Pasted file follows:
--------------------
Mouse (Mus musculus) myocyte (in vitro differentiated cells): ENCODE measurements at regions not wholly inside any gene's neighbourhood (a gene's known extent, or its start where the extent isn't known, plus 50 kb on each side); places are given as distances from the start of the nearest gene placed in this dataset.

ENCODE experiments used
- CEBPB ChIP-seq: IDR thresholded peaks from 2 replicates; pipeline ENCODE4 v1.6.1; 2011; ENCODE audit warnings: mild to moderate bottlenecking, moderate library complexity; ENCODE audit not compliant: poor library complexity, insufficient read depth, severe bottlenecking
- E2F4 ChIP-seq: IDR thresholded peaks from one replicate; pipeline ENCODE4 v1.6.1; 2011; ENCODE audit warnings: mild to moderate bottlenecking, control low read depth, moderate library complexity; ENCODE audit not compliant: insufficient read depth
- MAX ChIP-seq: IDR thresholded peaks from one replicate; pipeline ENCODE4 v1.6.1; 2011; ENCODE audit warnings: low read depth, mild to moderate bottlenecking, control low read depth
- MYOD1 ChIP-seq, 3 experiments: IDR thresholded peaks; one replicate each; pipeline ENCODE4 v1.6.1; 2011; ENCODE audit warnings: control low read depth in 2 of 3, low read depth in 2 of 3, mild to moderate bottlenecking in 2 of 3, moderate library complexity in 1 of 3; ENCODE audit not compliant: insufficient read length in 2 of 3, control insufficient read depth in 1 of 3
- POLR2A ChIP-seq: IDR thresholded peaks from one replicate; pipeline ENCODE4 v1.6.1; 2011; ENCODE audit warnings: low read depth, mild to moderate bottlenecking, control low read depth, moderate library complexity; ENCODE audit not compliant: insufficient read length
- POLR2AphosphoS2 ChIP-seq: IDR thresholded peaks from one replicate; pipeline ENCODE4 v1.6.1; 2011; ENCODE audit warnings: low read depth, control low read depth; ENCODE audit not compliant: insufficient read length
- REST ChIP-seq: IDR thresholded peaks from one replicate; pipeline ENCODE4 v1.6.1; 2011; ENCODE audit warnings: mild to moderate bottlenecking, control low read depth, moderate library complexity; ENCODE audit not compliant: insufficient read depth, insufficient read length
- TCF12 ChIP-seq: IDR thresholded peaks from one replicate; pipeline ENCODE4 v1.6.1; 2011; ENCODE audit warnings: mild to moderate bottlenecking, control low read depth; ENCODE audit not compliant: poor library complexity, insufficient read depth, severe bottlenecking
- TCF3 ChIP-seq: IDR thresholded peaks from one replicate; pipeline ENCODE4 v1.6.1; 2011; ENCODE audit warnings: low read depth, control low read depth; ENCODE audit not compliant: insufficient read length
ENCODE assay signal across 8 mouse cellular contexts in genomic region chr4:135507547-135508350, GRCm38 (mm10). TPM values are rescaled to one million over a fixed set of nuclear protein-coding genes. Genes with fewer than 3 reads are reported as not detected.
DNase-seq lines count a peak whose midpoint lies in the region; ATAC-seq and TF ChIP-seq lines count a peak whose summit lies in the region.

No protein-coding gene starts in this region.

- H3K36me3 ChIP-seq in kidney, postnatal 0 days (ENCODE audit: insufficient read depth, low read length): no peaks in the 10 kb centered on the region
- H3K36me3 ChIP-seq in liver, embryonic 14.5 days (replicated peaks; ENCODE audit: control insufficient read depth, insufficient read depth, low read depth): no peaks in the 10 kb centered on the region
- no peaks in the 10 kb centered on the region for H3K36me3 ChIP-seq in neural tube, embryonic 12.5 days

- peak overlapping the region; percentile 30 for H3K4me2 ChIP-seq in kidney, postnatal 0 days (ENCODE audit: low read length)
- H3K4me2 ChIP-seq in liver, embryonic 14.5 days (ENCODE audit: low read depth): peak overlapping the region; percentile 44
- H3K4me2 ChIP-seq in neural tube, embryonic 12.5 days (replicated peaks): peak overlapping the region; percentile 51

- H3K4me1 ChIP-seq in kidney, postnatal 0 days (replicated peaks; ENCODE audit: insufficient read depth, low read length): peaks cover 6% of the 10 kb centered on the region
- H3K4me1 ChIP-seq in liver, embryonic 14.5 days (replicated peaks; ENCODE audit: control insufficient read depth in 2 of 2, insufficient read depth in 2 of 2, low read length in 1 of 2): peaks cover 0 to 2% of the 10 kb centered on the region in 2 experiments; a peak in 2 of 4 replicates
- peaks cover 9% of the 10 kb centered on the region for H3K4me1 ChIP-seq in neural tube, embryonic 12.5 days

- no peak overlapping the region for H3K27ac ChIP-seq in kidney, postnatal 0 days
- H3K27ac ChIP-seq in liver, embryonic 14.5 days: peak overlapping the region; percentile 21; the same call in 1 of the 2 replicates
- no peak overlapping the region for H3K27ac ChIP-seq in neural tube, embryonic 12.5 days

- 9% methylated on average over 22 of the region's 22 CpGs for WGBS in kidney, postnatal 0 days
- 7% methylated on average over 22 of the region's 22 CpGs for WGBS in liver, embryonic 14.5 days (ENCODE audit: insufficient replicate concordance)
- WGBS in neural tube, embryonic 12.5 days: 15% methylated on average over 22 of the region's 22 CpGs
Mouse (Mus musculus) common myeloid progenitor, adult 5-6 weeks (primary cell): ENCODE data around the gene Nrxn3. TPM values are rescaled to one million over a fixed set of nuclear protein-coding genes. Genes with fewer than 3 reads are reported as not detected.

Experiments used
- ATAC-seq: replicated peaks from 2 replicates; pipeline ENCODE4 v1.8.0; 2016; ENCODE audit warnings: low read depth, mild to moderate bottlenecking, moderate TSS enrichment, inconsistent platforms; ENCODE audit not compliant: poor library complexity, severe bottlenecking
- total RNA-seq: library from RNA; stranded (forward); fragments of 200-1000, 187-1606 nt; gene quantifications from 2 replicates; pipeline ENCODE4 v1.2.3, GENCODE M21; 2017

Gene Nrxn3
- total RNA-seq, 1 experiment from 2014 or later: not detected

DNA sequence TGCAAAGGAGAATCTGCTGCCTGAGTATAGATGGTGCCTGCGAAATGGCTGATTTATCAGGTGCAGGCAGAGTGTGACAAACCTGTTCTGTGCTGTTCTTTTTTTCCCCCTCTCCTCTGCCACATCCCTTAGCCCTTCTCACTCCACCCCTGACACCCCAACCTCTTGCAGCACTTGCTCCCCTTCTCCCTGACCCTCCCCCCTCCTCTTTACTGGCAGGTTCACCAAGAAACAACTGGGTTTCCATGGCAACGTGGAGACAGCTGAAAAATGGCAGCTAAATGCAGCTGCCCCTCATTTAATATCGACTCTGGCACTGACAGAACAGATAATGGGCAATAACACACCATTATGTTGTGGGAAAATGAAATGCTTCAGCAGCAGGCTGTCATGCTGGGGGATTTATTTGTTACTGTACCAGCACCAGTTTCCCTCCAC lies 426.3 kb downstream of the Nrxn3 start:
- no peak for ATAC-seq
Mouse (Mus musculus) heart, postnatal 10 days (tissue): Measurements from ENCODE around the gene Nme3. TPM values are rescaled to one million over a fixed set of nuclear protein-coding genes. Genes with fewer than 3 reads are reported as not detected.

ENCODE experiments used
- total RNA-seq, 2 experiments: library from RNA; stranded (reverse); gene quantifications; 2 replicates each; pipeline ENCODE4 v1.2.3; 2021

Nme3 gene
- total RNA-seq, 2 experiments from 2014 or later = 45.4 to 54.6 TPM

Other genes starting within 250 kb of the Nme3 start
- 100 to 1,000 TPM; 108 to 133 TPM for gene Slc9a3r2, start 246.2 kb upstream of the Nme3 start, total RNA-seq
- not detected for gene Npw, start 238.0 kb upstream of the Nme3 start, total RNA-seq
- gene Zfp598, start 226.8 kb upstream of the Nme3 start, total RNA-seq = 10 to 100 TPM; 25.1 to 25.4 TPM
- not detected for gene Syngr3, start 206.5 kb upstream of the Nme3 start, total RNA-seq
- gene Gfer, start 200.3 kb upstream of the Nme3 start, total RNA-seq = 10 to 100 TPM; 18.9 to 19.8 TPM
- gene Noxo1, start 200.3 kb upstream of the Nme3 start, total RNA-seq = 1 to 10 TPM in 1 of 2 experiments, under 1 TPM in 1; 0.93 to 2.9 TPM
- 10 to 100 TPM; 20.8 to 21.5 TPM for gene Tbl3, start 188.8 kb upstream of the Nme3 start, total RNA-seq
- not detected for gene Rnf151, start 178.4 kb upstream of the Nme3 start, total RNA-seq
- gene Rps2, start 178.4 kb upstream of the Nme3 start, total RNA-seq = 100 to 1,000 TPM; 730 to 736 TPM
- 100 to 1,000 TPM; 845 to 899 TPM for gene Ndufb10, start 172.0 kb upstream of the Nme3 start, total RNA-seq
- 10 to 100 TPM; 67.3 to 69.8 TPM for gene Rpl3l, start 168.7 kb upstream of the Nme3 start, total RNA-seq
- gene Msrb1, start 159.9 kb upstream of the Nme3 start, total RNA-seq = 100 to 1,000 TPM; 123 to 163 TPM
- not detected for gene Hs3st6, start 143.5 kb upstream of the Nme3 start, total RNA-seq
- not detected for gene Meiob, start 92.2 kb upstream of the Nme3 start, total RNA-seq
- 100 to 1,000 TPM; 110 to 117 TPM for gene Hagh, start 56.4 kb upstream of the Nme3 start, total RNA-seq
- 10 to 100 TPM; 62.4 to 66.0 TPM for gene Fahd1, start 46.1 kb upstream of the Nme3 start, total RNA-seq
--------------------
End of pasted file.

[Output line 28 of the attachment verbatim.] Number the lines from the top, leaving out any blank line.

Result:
- 7% methylated on average over 22 of the region's 22 CpGs for WGBS in liver, embryonic 14.5 days (ENCODE audit: insufficient replicate concordance)